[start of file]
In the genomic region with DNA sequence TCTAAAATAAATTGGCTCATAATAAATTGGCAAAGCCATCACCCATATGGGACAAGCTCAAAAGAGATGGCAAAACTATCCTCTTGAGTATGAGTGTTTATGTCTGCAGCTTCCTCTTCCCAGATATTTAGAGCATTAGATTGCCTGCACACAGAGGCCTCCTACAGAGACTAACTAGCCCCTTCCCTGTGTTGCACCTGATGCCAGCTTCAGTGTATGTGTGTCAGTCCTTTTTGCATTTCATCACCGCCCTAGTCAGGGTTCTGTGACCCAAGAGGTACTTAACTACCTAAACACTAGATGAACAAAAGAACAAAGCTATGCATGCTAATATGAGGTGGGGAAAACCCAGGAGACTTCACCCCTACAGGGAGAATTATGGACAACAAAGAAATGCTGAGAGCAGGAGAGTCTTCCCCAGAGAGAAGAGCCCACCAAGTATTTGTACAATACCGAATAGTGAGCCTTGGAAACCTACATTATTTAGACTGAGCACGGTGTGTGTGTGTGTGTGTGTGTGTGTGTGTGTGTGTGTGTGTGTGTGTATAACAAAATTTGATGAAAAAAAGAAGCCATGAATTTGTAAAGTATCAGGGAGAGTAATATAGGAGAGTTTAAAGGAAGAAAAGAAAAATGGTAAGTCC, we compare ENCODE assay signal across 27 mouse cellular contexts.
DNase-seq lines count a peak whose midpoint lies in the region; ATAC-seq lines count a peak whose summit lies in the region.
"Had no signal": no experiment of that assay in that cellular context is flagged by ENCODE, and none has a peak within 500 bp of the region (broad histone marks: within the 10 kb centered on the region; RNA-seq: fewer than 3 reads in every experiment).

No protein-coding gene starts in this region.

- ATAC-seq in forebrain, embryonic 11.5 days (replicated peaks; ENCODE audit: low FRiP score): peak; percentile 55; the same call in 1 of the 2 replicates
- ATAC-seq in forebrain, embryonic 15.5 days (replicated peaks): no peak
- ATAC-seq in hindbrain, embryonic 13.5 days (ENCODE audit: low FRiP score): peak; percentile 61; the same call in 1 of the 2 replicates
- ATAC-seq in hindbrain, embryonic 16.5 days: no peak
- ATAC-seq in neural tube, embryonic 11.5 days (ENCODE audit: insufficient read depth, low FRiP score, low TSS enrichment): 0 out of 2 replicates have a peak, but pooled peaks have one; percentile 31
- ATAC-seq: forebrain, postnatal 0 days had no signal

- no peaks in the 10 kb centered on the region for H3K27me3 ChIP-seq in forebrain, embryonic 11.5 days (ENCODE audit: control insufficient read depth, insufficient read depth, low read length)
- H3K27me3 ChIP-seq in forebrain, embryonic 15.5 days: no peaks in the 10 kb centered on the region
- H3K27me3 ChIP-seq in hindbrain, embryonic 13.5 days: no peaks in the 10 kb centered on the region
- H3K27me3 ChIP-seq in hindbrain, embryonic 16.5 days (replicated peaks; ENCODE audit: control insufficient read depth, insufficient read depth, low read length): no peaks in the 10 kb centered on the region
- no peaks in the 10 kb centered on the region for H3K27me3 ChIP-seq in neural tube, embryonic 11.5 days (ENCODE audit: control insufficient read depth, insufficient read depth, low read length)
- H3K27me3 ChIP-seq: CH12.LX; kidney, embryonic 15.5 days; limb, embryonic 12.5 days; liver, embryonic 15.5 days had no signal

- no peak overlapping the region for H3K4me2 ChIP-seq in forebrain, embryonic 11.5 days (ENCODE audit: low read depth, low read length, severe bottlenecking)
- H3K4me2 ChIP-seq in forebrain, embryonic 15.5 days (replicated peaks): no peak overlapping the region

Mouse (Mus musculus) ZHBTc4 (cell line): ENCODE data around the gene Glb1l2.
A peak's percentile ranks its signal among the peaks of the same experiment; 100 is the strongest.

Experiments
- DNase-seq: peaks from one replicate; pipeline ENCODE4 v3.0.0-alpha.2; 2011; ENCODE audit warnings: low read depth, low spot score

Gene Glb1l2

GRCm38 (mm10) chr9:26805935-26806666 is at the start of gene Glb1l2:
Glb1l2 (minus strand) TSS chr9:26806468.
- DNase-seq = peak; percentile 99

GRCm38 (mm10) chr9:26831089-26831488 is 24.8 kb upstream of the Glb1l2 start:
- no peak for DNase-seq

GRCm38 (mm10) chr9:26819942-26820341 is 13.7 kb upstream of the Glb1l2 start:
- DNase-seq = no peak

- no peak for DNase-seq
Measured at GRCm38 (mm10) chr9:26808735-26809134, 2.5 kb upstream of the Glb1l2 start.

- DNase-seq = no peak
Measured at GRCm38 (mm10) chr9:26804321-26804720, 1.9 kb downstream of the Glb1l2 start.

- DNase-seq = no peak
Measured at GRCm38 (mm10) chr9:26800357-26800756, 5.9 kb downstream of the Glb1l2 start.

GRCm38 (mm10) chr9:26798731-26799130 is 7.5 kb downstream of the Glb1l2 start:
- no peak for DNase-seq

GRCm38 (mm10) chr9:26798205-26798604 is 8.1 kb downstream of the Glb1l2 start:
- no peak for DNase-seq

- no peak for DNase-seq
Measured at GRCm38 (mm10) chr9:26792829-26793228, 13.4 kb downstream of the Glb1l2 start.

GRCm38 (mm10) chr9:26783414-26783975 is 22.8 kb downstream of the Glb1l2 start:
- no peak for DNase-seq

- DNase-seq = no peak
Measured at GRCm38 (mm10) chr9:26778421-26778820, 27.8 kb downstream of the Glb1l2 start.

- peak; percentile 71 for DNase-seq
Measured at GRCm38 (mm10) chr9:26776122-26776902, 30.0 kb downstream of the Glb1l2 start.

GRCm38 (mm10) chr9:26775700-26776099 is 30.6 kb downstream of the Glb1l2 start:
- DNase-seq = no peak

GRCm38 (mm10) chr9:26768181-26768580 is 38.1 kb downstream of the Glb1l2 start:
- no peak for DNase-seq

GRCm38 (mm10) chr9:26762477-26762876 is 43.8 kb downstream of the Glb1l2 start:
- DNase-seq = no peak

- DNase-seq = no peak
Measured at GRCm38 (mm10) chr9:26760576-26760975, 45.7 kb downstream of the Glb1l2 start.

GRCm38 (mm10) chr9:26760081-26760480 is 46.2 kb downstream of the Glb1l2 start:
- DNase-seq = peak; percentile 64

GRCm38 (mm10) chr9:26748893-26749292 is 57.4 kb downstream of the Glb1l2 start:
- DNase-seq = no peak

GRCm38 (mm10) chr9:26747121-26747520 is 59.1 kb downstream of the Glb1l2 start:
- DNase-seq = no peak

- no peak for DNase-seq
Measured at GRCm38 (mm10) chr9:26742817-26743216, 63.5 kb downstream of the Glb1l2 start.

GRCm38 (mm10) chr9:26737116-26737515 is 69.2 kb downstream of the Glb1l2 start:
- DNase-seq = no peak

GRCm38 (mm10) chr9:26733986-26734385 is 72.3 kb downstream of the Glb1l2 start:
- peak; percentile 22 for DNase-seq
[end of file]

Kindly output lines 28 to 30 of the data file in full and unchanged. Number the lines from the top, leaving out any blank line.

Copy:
- no peak for DNase-seq

GRCm38 (mm10) chr9:26819942-26820341 is 13.7 kb upstream of the Glb1l2 start:
- DNase-seq = no peak